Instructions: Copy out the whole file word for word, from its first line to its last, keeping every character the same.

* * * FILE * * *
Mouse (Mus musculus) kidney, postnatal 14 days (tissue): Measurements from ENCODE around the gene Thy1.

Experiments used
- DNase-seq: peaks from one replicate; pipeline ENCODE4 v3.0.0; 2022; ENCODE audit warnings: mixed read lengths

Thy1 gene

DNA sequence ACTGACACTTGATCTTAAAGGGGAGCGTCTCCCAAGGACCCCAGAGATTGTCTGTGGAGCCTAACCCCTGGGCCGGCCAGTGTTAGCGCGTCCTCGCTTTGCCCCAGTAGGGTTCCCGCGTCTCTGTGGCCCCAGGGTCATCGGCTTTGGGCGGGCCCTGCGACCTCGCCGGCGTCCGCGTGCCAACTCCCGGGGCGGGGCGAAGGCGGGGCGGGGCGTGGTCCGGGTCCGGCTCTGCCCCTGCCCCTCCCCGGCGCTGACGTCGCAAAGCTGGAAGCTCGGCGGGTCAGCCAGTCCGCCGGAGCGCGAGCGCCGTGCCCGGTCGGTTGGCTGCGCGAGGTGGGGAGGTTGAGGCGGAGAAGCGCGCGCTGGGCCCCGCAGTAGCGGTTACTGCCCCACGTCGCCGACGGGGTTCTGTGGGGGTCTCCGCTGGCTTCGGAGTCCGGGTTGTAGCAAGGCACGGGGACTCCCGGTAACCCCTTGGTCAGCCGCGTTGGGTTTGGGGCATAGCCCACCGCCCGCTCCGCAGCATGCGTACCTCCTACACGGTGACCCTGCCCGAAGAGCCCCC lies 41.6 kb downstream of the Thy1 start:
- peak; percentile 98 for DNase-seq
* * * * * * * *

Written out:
Mouse (Mus musculus) kidney, postnatal 14 days (tissue): Measurements from ENCODE around the gene Thy1.

Experiments used
- DNase-seq: peaks from one replicate; pipeline ENCODE4 v3.0.0; 2022; ENCODE audit warnings: mixed read lengths

Thy1 gene

DNA sequence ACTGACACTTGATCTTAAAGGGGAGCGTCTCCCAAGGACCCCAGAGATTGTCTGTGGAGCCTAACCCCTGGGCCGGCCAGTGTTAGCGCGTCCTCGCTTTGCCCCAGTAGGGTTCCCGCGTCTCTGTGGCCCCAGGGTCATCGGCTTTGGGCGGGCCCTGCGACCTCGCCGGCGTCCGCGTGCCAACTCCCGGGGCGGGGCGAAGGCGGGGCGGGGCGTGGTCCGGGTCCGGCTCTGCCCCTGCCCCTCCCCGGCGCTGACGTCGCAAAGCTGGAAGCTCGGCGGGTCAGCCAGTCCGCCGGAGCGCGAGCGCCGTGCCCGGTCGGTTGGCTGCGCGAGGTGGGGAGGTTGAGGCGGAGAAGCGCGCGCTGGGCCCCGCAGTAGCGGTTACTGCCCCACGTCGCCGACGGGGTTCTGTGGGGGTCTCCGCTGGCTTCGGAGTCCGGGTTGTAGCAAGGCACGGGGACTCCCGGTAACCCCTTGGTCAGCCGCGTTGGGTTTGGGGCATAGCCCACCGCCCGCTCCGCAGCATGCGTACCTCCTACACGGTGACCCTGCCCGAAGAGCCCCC lies 41.6 kb downstream of the Thy1 start:
- peak; percentile 98 for DNase-seq